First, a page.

The only benefit of feeding dry food is the marginal dental benefit. However, as is typical of carnivores, the teeth of the cat are appropriately modified for grasping, puncturing, and tearing (cutting), rather than for true mastication. With the exception of "crunching" dry food, cats do little, if any, actual chewing. The hinging of the lower jaw can only be moved up and down and possesses no ability for a lateral chewing motion.

The cat has no first premolars and no lower (inferior) first or second premolars; the molars consist of a single upper and lower tooth on each side. When the mouth is closed, the upper sectorial tooth slides across the vestibular surface of the lower sectorial tooth, producing an effective scissor-like cutting action, rather than a chewing action. Thus the dental benefits of feeding dry food are grossly overrated.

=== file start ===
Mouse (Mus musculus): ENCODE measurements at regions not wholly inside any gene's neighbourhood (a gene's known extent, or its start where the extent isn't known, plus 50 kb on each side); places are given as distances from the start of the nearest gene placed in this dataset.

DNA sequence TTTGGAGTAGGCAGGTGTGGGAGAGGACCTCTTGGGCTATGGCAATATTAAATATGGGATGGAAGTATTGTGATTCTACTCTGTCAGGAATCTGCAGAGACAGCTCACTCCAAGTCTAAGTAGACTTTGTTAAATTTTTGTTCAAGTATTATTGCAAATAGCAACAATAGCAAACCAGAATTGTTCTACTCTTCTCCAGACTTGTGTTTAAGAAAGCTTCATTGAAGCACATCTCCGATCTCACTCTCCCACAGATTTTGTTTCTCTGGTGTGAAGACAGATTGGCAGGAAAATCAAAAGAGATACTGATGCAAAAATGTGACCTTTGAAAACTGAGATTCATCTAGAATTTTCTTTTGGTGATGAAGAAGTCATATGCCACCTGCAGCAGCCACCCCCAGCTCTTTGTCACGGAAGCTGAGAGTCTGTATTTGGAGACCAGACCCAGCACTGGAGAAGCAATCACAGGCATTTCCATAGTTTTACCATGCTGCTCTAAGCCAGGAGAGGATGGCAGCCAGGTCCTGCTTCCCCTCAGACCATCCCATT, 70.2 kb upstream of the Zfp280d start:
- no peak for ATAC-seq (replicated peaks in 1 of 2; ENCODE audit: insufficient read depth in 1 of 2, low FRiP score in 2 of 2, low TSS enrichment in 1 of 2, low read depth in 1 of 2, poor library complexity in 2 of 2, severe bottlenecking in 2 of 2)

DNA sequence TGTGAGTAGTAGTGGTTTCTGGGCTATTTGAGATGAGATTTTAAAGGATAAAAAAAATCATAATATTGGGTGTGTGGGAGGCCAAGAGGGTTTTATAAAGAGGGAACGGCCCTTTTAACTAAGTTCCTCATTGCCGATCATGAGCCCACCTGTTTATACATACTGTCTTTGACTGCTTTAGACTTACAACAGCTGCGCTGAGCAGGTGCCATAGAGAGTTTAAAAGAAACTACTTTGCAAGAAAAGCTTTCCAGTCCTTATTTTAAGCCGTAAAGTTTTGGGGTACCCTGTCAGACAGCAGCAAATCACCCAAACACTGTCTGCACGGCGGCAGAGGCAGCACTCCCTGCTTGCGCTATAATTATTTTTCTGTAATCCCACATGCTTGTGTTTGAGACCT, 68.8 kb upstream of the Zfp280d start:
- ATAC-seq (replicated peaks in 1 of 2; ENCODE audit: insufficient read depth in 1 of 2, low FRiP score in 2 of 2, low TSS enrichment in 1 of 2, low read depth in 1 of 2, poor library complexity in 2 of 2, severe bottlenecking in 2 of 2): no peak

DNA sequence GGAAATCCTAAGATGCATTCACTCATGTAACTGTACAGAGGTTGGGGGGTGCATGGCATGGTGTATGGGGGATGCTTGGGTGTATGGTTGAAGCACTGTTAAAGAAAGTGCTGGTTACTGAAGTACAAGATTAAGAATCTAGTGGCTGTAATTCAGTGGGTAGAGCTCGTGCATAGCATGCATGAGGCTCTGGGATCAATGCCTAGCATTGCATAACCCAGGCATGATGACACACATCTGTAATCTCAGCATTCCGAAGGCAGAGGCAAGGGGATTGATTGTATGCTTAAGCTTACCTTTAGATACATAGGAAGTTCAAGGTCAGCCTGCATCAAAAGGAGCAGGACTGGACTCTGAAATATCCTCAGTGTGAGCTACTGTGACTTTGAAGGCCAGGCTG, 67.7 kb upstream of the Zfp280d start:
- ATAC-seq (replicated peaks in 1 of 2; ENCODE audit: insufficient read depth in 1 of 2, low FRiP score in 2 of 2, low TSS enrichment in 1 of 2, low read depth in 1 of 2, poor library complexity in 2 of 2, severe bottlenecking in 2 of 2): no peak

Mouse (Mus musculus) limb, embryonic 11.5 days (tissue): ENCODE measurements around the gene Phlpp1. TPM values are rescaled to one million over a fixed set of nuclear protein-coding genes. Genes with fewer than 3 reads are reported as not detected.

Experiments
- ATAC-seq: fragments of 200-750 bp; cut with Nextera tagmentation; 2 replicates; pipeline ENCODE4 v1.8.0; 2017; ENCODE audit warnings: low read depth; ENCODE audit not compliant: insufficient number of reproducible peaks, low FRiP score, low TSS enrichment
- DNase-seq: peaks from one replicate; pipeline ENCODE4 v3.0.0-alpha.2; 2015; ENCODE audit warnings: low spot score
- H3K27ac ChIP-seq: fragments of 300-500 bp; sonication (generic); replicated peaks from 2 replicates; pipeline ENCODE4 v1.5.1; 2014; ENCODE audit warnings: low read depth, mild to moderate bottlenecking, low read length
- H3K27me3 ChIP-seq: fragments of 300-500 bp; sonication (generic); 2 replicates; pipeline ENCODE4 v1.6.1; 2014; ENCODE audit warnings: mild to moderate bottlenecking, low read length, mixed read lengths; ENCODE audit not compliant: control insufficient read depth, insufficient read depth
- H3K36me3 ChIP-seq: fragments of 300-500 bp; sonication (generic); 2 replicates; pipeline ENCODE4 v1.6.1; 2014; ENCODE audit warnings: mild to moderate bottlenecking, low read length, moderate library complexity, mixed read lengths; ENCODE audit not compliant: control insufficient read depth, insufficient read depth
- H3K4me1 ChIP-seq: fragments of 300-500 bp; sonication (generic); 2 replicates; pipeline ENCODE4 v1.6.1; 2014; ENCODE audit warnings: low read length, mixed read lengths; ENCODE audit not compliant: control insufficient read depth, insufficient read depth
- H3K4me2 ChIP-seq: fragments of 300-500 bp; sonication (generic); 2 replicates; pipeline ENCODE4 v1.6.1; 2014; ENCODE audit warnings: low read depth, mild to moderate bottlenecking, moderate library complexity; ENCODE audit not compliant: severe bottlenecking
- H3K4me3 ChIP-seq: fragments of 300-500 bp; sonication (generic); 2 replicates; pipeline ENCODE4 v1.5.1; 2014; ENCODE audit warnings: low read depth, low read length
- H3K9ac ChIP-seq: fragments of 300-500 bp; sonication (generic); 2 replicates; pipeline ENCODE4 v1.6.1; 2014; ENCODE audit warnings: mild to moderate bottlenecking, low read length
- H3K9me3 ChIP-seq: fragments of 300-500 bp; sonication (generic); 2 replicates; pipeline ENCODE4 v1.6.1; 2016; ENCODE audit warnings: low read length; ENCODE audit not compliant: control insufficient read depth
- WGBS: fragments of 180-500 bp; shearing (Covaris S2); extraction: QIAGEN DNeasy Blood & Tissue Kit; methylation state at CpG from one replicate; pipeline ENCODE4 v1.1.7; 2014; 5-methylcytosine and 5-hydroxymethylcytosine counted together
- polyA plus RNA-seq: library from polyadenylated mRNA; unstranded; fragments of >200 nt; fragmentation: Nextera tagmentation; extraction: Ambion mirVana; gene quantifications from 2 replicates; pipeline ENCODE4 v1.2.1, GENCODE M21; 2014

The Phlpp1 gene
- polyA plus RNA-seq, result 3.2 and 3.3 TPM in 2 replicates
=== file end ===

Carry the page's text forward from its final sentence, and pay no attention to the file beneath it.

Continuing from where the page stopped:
It has long been felt that feeding a cat or a dog a dry kibble diet is better for the teeth than feeding them a canned diet. The logic goes that dry food leaves less residue in the mouth for oral bacteria to feed on and so plaque would accumulate at a slower rate. Despite that, many animals fed on commercial dry diets still have heavy plaque and calculus accumulations and periodontal disease. This is because most dry pet foods are hard but brittle so that the kibble shatters without much resistance and so there is little or no abrasive effect from chewing. A small portion of dry food (no more than 25%) or so-called "tarter reducing" treats (no more than 10% of the cat's total daily caloric requirement) probably have the same slight dental benefit as an all-dry diet without the accompanying risks and adverse effects.

References

  1. Max's House